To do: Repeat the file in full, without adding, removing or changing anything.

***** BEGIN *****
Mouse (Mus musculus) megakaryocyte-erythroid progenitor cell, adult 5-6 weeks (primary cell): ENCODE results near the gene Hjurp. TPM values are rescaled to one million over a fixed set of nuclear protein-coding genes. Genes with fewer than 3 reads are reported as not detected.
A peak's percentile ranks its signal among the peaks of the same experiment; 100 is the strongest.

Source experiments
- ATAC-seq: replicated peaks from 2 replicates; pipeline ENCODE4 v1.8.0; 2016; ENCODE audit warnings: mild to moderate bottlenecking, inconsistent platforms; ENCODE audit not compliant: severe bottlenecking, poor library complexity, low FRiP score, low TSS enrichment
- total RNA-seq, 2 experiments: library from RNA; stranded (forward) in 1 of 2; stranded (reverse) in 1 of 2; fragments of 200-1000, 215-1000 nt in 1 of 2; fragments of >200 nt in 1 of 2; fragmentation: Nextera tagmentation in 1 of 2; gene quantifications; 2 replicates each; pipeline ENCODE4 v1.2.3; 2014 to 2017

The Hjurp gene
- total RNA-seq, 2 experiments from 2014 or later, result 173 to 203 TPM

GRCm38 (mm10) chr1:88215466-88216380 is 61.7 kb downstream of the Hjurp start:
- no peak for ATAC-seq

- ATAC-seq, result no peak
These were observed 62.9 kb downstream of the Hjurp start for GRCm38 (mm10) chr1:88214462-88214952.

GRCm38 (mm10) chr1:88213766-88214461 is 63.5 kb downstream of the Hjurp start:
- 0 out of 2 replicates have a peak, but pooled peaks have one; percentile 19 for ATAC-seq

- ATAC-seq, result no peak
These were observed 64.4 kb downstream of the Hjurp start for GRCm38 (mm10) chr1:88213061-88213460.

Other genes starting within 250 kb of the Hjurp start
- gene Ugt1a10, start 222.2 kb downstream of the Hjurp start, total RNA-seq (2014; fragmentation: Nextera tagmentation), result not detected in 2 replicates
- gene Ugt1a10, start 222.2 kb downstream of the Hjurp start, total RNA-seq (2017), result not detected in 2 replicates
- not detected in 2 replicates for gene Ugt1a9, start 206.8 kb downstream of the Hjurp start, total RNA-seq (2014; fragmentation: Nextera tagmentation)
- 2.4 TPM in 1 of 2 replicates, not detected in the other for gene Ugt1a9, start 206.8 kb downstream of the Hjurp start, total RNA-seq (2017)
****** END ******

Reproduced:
Mouse (Mus musculus) megakaryocyte-erythroid progenitor cell, adult 5-6 weeks (primary cell): ENCODE results near the gene Hjurp. TPM values are rescaled to one million over a fixed set of nuclear protein-coding genes. Genes with fewer than 3 reads are reported as not detected.
A peak's percentile ranks its signal among the peaks of the same experiment; 100 is the strongest.

Source experiments
- ATAC-seq: replicated peaks from 2 replicates; pipeline ENCODE4 v1.8.0; 2016; ENCODE audit warnings: mild to moderate bottlenecking, inconsistent platforms; ENCODE audit not compliant: severe bottlenecking, poor library complexity, low FRiP score, low TSS enrichment
- total RNA-seq, 2 experiments: library from RNA; stranded (forward) in 1 of 2; stranded (reverse) in 1 of 2; fragments of 200-1000, 215-1000 nt in 1 of 2; fragments of >200 nt in 1 of 2; fragmentation: Nextera tagmentation in 1 of 2; gene quantifications; 2 replicates each; pipeline ENCODE4 v1.2.3; 2014 to 2017

The Hjurp gene
- total RNA-seq, 2 experiments from 2014 or later, result 173 to 203 TPM

GRCm38 (mm10) chr1:88215466-88216380 is 61.7 kb downstream of the Hjurp start:
- no peak for ATAC-seq

- ATAC-seq, result no peak
These were observed 62.9 kb downstream of the Hjurp start for GRCm38 (mm10) chr1:88214462-88214952.

GRCm38 (mm10) chr1:88213766-88214461 is 63.5 kb downstream of the Hjurp start:
- 0 out of 2 replicates have a peak, but pooled peaks have one; percentile 19 for ATAC-seq

- ATAC-seq, result no peak
These were observed 64.4 kb downstream of the Hjurp start for GRCm38 (mm10) chr1:88213061-88213460.

Other genes starting within 250 kb of the Hjurp start
- gene Ugt1a10, start 222.2 kb downstream of the Hjurp start, total RNA-seq (2014; fragmentation: Nextera tagmentation), result not detected in 2 replicates
- gene Ugt1a10, start 222.2 kb downstream of the Hjurp start, total RNA-seq (2017), result not detected in 2 replicates
- not detected in 2 replicates for gene Ugt1a9, start 206.8 kb downstream of the Hjurp start, total RNA-seq (2014; fragmentation: Nextera tagmentation)
- 2.4 TPM in 1 of 2 replicates, not detected in the other for gene Ugt1a9, start 206.8 kb downstream of the Hjurp start, total RNA-seq (2017)